“These findings strongly suggest that London has to do more to ensure that people outside the capital take a positive view of its contribution. That can’t just be a ‘sales’ job. It will involve engaging with people’s concerns and ensuring that London is seen to be going the extra mile. The Mayor rightly spends a lot of time and resource promoting London abroad and deepening links with countries around the world. He now needs to do the same with other parts of the UK.”
For further information or to request a copy of the report please contact Rita Beden, Interim External Affairs Manager at Centre for Cities: firstname.lastname@example.org / 020 7803 4303.
The report City Views: How do Britain’s cities see London? will be available from 00.01, 13 May 2014 here.
Notes to editors:
All figures, unless otherwise stated, are from YouGov Plc. Total sample size was 4166 adults. Fieldwork was undertaken between the 11th and 19th March 2014. The survey was carried out online. The figures have been weighted and are representative of either all UK adults (aged 18+) or all adults in each city surveyed (aged 18+). These were Newcastle, Kingston-Upon-Hull, Nottingham, Birmingham, Bristol, Cardiff, Glasgow, Leeds, Liverpool, Manchester, Sheffield, Brighton and Hove, Leicester, Southampton, Southend, and Milton Keynes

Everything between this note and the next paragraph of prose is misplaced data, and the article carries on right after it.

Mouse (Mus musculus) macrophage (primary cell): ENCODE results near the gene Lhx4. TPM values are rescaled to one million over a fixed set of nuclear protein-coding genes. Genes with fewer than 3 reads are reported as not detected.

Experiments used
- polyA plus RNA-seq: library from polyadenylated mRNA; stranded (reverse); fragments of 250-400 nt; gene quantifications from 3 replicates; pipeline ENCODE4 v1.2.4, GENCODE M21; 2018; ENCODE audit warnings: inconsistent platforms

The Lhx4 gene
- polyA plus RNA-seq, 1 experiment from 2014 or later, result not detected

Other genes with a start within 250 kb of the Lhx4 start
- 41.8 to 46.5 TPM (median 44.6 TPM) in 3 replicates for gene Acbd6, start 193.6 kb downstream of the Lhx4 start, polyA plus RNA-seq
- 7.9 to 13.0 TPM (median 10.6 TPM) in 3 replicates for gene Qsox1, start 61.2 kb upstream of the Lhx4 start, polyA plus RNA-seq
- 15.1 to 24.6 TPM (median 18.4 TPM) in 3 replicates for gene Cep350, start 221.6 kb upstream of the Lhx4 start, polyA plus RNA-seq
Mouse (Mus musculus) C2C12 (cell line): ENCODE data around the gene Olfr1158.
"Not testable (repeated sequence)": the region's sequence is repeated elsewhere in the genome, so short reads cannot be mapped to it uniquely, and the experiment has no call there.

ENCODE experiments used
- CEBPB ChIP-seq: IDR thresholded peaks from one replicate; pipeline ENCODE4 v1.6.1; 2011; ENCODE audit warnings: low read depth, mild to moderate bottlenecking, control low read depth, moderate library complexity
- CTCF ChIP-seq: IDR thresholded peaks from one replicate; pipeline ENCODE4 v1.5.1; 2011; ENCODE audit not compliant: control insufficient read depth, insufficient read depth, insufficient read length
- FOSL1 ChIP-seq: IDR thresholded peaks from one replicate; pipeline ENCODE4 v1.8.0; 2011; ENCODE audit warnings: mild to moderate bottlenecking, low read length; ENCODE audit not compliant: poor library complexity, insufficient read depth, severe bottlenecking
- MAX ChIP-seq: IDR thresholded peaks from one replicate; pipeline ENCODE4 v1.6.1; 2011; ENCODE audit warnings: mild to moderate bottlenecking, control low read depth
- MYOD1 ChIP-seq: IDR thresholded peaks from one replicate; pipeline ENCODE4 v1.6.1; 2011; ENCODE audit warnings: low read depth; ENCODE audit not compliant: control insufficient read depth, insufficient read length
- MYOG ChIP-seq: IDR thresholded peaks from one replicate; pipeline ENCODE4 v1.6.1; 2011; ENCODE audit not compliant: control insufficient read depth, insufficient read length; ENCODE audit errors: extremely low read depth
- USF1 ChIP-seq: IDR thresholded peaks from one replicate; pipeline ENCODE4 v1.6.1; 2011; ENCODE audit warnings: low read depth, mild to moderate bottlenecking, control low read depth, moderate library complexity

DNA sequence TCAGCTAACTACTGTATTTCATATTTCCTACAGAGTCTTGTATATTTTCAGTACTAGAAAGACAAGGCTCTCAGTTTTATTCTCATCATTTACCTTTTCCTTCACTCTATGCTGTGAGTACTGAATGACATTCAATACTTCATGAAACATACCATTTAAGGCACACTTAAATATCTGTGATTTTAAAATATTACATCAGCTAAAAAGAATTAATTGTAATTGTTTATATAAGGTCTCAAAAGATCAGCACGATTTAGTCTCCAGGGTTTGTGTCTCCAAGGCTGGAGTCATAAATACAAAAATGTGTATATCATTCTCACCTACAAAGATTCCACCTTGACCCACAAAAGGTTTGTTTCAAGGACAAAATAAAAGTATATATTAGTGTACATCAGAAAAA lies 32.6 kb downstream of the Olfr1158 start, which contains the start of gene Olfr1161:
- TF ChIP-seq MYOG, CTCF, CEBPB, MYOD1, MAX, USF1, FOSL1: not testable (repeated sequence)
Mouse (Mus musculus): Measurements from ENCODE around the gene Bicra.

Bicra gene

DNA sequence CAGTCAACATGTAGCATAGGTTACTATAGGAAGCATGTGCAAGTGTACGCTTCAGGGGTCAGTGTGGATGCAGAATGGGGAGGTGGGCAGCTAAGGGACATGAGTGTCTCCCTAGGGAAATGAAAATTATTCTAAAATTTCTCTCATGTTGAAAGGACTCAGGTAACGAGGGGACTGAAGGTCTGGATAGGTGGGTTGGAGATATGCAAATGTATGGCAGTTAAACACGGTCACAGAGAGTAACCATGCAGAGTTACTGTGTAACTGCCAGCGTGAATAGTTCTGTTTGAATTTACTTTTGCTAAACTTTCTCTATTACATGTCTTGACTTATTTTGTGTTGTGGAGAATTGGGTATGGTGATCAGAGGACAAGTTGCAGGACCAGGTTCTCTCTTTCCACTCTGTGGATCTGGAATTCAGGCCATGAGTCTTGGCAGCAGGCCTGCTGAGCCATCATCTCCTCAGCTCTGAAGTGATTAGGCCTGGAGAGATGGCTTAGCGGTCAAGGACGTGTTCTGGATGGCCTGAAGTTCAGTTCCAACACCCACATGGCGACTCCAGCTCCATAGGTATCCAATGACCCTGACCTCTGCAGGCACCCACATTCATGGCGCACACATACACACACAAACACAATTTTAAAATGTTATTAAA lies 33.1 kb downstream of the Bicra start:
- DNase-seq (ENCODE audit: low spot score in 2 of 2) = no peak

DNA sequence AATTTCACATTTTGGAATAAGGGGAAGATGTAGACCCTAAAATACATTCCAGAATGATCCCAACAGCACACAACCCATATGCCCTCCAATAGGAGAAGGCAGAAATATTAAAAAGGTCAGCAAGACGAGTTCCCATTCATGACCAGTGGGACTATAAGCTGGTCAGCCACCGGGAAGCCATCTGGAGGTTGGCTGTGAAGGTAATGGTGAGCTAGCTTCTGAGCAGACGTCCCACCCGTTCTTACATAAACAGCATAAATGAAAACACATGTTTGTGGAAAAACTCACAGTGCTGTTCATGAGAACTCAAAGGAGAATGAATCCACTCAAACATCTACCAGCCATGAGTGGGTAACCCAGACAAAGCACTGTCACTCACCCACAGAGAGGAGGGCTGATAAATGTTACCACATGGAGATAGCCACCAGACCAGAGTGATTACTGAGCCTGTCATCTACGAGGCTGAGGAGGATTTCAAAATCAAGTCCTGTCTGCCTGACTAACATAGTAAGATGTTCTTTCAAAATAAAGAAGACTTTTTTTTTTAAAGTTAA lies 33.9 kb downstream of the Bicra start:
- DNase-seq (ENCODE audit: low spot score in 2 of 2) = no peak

About Centre for London
Centre for London is a politically non-aligned think tank and registered charity focused on helping London meet its great challenges and build on its great strengths.
About Lloyds Banking Group
With a heritage of making a difference within its communities that spans decades, last year Lloyds Banking Group invested £85m in UK Communities. Through its branches and businesses the Group has the potential to reach every family and community in the UK, and places immense value on its commitment to helping Britain prosper. Driven by its desire to give back to the communities in which it operates, the Group supports a wide range of ground breaking programmes. Lloyds Scholars, Money for Life, Lloyds Bank and Bank of Scotland Community Fund, the School for Social Entrepreneurs, Business Connectors, Lloyds Bank Foundations and the Bank of Scotland Foundation are some, but not exhaustive, examples of the programmes it supports.